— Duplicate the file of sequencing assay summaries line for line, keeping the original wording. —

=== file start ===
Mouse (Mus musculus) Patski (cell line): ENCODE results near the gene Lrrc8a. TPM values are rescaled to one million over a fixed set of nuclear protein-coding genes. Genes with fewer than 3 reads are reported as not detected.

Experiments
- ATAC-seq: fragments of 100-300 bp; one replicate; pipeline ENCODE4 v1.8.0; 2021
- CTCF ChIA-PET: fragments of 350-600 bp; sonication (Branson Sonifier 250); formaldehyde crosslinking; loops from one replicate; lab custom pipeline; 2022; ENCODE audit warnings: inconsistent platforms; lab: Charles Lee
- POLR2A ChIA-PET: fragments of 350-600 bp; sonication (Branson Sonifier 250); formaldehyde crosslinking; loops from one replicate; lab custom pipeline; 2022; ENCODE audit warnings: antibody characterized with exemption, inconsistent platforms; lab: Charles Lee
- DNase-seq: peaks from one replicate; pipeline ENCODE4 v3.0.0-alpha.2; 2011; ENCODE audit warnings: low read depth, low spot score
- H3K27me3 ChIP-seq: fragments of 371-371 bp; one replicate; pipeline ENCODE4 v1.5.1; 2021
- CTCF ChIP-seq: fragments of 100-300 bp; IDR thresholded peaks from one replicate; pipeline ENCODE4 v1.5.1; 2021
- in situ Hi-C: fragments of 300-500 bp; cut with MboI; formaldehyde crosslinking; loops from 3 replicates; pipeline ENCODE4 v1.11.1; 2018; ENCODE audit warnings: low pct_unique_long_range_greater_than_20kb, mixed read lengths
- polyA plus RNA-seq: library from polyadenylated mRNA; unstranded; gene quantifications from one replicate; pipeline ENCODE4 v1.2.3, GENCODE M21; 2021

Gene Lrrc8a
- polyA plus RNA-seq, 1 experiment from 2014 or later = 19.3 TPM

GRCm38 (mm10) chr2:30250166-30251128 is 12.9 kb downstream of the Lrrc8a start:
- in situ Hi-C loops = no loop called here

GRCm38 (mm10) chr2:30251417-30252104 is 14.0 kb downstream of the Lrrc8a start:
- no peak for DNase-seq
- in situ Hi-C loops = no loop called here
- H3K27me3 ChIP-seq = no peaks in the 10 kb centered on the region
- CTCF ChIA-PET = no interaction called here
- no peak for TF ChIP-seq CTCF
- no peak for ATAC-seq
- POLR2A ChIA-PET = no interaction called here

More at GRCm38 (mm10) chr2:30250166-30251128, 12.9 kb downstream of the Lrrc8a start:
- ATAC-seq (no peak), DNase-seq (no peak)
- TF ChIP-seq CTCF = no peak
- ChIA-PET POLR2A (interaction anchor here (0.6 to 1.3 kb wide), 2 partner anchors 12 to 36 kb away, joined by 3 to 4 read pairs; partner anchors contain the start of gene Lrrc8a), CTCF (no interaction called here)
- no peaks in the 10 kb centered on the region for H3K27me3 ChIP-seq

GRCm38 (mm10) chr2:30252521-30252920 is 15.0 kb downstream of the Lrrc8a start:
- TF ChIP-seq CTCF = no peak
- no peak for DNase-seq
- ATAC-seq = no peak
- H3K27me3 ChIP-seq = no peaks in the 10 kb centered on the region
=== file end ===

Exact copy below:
Mouse (Mus musculus) Patski (cell line): ENCODE results near the gene Lrrc8a. TPM values are rescaled to one million over a fixed set of nuclear protein-coding genes. Genes with fewer than 3 reads are reported as not detected.

Experiments
- ATAC-seq: fragments of 100-300 bp; one replicate; pipeline ENCODE4 v1.8.0; 2021
- CTCF ChIA-PET: fragments of 350-600 bp; sonication (Branson Sonifier 250); formaldehyde crosslinking; loops from one replicate; lab custom pipeline; 2022; ENCODE audit warnings: inconsistent platforms; lab: Charles Lee
- POLR2A ChIA-PET: fragments of 350-600 bp; sonication (Branson Sonifier 250); formaldehyde crosslinking; loops from one replicate; lab custom pipeline; 2022; ENCODE audit warnings: antibody characterized with exemption, inconsistent platforms; lab: Charles Lee
- DNase-seq: peaks from one replicate; pipeline ENCODE4 v3.0.0-alpha.2; 2011; ENCODE audit warnings: low read depth, low spot score
- H3K27me3 ChIP-seq: fragments of 371-371 bp; one replicate; pipeline ENCODE4 v1.5.1; 2021
- CTCF ChIP-seq: fragments of 100-300 bp; IDR thresholded peaks from one replicate; pipeline ENCODE4 v1.5.1; 2021
- in situ Hi-C: fragments of 300-500 bp; cut with MboI; formaldehyde crosslinking; loops from 3 replicates; pipeline ENCODE4 v1.11.1; 2018; ENCODE audit warnings: low pct_unique_long_range_greater_than_20kb, mixed read lengths
- polyA plus RNA-seq: library from polyadenylated mRNA; unstranded; gene quantifications from one replicate; pipeline ENCODE4 v1.2.3, GENCODE M21; 2021

Gene Lrrc8a
- polyA plus RNA-seq, 1 experiment from 2014 or later = 19.3 TPM

GRCm38 (mm10) chr2:30250166-30251128 is 12.9 kb downstream of the Lrrc8a start:
- in situ Hi-C loops = no loop called here

GRCm38 (mm10) chr2:30251417-30252104 is 14.0 kb downstream of the Lrrc8a start:
- no peak for DNase-seq
- in situ Hi-C loops = no loop called here
- H3K27me3 ChIP-seq = no peaks in the 10 kb centered on the region
- CTCF ChIA-PET = no interaction called here
- no peak for TF ChIP-seq CTCF
- no peak for ATAC-seq
- POLR2A ChIA-PET = no interaction called here

More at GRCm38 (mm10) chr2:30250166-30251128, 12.9 kb downstream of the Lrrc8a start:
- ATAC-seq (no peak), DNase-seq (no peak)
- TF ChIP-seq CTCF = no peak
- ChIA-PET POLR2A (interaction anchor here (0.6 to 1.3 kb wide), 2 partner anchors 12 to 36 kb away, joined by 3 to 4 read pairs; partner anchors contain the start of gene Lrrc8a), CTCF (no interaction called here)
- no peaks in the 10 kb centered on the region for H3K27me3 ChIP-seq

GRCm38 (mm10) chr2:30252521-30252920 is 15.0 kb downstream of the Lrrc8a start:
- TF ChIP-seq CTCF = no peak
- no peak for DNase-seq
- ATAC-seq = no peak
- H3K27me3 ChIP-seq = no peaks in the 10 kb centered on the region